The highlight of the walk up was the streams of bog cotton hugging the moorland, or rather hanging on for dear life in the wind. They are visible as long strands from the road and they really do make the moorland look very pretty.

I only saw one person on the way up, and he passed me as I stopped to take photos and I didn’t see him again. On the way down, I met a lady and what I imagine was her grandson heading up towards the top, and as I contoured back around the hill to the car I only saw a bicyclist on the path. It was a quiet and very pleasant stroll, even it is was very windy – but then we are used to that over here, aren’t we.

That part of the walk was 3 miles with over 1100 ft of ascent. I then drove to Glen Maye expecting it to be busy, but it wasn’t. I have always taken the well trodden path to the waterfall and then down to the beach, but I knew there was another path that I hadn’t taken once since I have lived here, so I walked down the road a short distance and then crossed over to take the steep and relatively short path up to the Dalby Road. It completely bypasses the waterfall, so there is no point in taking this path if you want to see the waterfall without much of a walk. I then followed the road round a couple of bends before taking the coast path on a soft and springy path leading all downhill and eventually to the beach at Glen Maye. It wasn’t quite as windy here. I only saw one human family where the children were having fun dropping stones off the bridge and two families of ducks in the sea. The chicks were tiny and mum didn’t seem to bother with them too much. I have never seen quite so much seaweed on this beach!

After a short break on the beach I walked back up the glen. It is only a short distance so anyone can walk this. It is quite slippery where they have made a concrete gangway so you do have to take a little care. There were several brown trout in the lower reaches of the stream. As you can see from the photos, the river is quite small at the moment. We have had a little rain in the last couple of days but nothing that will make a difference to our reservoirs. I saw a few fulmars nesting on the cliff but not the numbers I am used to seeing there.

As usual, the waterfall looked lovely even if it was a little quiet due to its lack of water. Much as photos are lovely to look at, it can never be quite the same as being there and hearing the water as it bobbles over rocks and pebbles and listening to the birds singing in the trees. There were chaffinches here today.

This section was about 2 miles with a total of about 400ft ascent (and descent). A very pleasant afternoon, and I wanted a walk just in case the weather is as dismal as forecast over the weekend, Even so, I will hope to get out somewhere.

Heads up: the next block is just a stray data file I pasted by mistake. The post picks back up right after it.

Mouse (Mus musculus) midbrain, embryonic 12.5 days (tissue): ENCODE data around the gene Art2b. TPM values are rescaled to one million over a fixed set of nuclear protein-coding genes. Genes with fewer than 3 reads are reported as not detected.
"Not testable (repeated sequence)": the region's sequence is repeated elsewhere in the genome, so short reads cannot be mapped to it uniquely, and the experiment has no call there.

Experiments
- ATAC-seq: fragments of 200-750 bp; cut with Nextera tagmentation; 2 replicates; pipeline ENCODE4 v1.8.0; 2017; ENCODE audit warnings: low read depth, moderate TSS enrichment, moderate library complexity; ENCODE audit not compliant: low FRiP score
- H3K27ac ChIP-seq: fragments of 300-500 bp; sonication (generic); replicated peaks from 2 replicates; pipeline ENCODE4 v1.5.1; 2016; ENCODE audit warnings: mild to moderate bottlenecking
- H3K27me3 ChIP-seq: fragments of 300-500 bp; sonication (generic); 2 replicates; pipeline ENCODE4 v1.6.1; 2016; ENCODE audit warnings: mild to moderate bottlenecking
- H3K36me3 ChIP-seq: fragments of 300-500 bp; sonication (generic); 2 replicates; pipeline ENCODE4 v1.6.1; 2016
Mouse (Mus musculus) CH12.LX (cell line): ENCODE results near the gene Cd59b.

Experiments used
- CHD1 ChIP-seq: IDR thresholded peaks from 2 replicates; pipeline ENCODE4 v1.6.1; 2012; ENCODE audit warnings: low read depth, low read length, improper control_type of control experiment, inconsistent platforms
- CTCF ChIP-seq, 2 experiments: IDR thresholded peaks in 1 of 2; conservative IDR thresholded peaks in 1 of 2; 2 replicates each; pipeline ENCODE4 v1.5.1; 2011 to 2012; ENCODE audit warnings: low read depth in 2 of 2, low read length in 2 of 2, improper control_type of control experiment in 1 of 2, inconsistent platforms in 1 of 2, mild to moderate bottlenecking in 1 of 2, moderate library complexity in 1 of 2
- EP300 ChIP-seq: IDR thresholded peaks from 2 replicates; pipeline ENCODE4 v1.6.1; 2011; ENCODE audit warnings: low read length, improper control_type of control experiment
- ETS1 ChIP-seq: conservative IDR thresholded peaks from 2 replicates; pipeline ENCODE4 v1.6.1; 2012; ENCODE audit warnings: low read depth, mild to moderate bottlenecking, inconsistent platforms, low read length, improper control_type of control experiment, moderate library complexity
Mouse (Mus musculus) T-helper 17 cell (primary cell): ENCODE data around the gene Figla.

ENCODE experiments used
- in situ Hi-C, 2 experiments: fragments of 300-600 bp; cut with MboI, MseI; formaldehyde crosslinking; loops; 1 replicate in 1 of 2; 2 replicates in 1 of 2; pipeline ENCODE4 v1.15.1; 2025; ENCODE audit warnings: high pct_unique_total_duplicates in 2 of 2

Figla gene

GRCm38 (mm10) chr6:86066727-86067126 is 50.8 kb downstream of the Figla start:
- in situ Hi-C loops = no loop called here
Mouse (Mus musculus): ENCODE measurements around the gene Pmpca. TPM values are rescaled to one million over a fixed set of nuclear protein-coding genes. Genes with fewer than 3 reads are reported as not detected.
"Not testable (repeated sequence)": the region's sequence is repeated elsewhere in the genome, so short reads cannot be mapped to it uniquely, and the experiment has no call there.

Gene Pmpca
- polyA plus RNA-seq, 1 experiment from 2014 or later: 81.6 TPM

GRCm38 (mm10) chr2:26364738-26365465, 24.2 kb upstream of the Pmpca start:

A short walk around Peel and Glen Maye

I had been to Peel Cathedral for Evensong. It was a very special evensong, with the very musical group Voces Insulae providing the choral repertoire. It was absolutely beautiful and the bible readings too stood out above the norm for some inexplicable reason. The cathedral was particularly resonant today.  I guess some days are like that.

Having started out as an inconveniently wet night and morning, it had now brightened up, so I strolled down to Peel beach where the wind had whipped up froth that looked like candyfloss. I then did the circuit of the exterior of Peel Castle, passed the spot on the point where my grandchildren, son and I had had a memorable picnic about this time last year. As I came round to Fenella Beach you could imagine St Patrick’s island cut off from Peel as great swathes of sand seem to almost continue seamlessly from one side of the harbour to the other.

I then traversed the low route contouring around the east side of Peel Hill back to my car, intending to get home in good time to cook my tea before the ‘Strictly’ results show,. Peel look very colourful and appealing in the soft late afternoon light.

I just had to pop in to my favourite glen on the way back for a bit of magic. And I was not disappointed. As you can see the fairies had made their ring to dance around, though they hid in the undergrowth when I turned up.

Fairy Ring

I could hear the waterfall well before I could see it. It was spewing out copper and peat coloured water and although there was quite a torrent it was nothing like I had witnessed a month or two ago.

On one side of the ravine, the water was dripping down the side of the rocks looking life hanging vines.

Rain drops
Rain drops looking like hanging vines

I managed to watch Strictly – no surprise as to who was sent home there then – then settled down to watch ‘Millionaire’ as well, when I decided to make some fruit cake to take out tomorrow on my first walk with the Island Walking Festival’s Weeks’ Walks, so I dodged out in the intervals and I now have a full stock of food to take with me tomorrow.

I shall be walking from Snaefell along the tops to Ramsey, and on Wednesday doing a circular route taking in Greeba Mountatin, before I leave the island for a little while to visit family and have a week’s holiday with HF in the Lake District. I will try and write a blog about each of these walks that I haven’t ever done before!